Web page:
Western Wall Tunnels, Jerusalem, Israel. Public Domain.
photography
Western Wall Tunnels, Jerusalem, Israel. Public Domain.
photography
Western Wall Tunnels, Jerusalem, Israel. Public Domain.

The Kotel is the only extant remnant of the Second Temple. It serves as the Western retaining wall of the modern Temple courtyard. In Hebrew it is called הַכּוֹתֶל הַמַּעֲרָבִי (HaKotel HaMa'aravi) which simply means Western Wall. It is the holiest of all Jewish sites, Jews came here for centuries to pray and mourn their loss, hence it is also known as Wailing Wall. The site is especially visited on Sabbaths and Festivals and the 9th of Av - the anniversary of the destruction of both the 1st and 2nd Temples.

In 19 BCE, King Herod incorporated part of the hill on the northwest to double the area of the Temple Mount. Four retaining walls were constructed, and the Temple Mount was expanded on top of them. When the Temple was destroyed by the Romans in 70 CE, the retaining walls and the platform remained standing. But the area next to the walls was later used to build houses and only a small section is still accessible.

Inside the wall is a complex network of caverns and passageways running parallel to the Western Wall. It is called מנהרת הכותל (Minharat Hakotel, Western Wall Tunnel) and is located between the traditional, open-air prayer site and the Wall's northern end. They were discovered in the 19th century by British archaeologists, but research was stopped due to violent conflicts. After being forgotten for 50 years they were rediscovered in 1967 by engineers laying water pipes. Over decades, they were excavated by archeologists, supervised by the archeologists M. Ben-Dov and later by D. Bahat on behalf of the Israel Antiquities Authority.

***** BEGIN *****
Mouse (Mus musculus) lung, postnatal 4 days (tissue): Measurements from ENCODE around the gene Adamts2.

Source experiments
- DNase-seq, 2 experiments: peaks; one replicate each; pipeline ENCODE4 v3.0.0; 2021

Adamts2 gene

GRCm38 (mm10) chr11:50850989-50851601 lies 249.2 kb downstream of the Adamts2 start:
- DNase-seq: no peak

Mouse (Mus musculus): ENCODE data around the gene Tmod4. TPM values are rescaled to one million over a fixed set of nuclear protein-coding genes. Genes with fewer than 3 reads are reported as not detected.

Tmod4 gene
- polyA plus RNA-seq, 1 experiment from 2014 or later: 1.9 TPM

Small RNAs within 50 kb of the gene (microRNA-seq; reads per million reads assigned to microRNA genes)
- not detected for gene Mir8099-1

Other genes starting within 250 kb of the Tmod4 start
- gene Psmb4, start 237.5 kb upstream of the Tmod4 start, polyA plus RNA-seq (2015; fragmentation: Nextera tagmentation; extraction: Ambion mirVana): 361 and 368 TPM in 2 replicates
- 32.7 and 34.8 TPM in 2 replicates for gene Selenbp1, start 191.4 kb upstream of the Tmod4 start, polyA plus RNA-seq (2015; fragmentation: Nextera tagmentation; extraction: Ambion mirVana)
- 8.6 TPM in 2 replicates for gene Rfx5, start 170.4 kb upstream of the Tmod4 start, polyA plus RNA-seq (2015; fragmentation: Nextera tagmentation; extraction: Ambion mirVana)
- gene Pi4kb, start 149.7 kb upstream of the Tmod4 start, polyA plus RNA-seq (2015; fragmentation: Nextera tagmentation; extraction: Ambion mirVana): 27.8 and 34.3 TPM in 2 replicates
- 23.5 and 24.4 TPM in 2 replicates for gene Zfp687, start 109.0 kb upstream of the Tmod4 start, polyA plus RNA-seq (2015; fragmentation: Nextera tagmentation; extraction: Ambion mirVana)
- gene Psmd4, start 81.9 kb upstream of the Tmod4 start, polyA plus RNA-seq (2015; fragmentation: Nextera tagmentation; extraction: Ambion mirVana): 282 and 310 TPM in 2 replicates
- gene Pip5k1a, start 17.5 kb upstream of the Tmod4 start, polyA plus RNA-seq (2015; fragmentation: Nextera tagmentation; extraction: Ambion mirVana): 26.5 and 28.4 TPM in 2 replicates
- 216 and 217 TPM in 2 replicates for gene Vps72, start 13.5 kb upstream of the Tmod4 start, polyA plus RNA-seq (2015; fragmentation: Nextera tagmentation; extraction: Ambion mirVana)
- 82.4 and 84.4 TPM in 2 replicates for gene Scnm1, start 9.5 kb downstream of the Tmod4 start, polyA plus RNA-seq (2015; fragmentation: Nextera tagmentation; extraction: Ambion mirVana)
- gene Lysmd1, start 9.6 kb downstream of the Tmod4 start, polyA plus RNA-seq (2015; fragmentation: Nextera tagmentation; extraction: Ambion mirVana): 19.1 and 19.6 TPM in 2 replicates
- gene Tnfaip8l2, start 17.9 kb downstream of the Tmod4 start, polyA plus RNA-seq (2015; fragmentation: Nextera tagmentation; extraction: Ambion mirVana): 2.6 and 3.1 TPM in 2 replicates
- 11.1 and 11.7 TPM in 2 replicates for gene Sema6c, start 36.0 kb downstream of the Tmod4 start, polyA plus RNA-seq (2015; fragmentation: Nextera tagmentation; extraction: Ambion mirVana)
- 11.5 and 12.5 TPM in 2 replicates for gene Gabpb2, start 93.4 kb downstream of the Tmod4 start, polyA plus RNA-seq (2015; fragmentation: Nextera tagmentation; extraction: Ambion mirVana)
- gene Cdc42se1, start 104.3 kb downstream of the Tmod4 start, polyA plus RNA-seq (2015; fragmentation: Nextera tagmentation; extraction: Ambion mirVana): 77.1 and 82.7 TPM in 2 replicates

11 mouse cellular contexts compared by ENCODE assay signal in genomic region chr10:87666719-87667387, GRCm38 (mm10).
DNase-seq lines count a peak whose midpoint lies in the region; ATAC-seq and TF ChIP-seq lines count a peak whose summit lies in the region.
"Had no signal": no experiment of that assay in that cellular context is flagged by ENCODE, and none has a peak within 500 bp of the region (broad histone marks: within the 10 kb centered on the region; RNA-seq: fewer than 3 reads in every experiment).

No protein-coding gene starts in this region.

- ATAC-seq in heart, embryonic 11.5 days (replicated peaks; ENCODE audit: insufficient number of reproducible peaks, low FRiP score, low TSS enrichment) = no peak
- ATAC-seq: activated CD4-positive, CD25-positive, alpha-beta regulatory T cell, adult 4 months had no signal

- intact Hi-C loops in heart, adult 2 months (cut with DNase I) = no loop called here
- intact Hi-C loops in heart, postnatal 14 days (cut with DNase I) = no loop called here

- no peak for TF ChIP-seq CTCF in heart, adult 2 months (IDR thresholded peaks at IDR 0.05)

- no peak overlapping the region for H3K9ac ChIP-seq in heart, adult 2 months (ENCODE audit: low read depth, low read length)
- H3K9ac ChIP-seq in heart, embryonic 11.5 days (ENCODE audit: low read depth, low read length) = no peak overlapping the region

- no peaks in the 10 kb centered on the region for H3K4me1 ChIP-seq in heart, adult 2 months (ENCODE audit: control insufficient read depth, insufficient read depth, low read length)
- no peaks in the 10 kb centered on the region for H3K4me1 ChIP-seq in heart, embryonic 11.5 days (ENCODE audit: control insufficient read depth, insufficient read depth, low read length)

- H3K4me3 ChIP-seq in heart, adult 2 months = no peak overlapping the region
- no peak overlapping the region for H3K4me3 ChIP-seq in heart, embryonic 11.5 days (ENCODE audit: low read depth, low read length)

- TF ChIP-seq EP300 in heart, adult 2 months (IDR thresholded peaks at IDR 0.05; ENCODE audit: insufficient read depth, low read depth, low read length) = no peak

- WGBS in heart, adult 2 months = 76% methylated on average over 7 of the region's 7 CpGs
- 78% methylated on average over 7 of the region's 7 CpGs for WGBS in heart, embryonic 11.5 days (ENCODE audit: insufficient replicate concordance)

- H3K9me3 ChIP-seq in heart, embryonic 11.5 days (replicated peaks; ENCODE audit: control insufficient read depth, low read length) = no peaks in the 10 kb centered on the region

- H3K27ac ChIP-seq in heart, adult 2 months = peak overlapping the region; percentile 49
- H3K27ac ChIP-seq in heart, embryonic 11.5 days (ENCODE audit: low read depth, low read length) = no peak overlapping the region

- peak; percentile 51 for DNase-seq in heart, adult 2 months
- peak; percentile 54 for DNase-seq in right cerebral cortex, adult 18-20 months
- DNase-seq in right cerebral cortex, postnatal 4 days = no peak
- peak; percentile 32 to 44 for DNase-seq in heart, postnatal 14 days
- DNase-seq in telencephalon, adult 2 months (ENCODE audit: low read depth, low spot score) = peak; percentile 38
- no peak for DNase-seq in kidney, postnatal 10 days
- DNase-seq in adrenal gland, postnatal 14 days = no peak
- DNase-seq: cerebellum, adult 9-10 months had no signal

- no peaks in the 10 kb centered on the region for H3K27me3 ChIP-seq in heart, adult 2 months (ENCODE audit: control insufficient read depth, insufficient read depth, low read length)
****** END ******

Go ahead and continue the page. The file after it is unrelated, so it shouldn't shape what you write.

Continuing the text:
Several parts of the tunnel are still named after the British archaeologists. Charles Wilson was the first who discovered and explored it, Wilson's Arch was named after him. Later the excavations were continued by Charles Warren, an officer of the British Royal Engineers. In 1867, Warren was recruited by the Palestine Exploration Fund to conduct Biblical archaeology "reconnaissance". He discovered nearby Warren's Shaft and improved the topographic map of Jerusalem. Back in London he published archaeological books and became police chief, the head of the London Metropolitan Police, from 1886 to 1888 during the Jack the Ripper murders. As we all know, Jack the Ripper was never found and the chief was criticized for being incompetent. Finally he had enough of criticism and resigned.

The underground tunnels are starting at the north-west of the prayer plaza. They pass close to that part of the Western Wall which is hidden by buildings of the Muslim Quarter of the Old City of Jerusalem. They continue through a system of vaulted areas and water cisterns. About 350 m of the Wall up to the northern edge, which is the north-western corner of the Temple Mount, can be seen. In one tunnel the largest stones of the Wall were found, including a giant stone 60 m long, 3 m high and 4 m wide, weighing approximately 400 tons.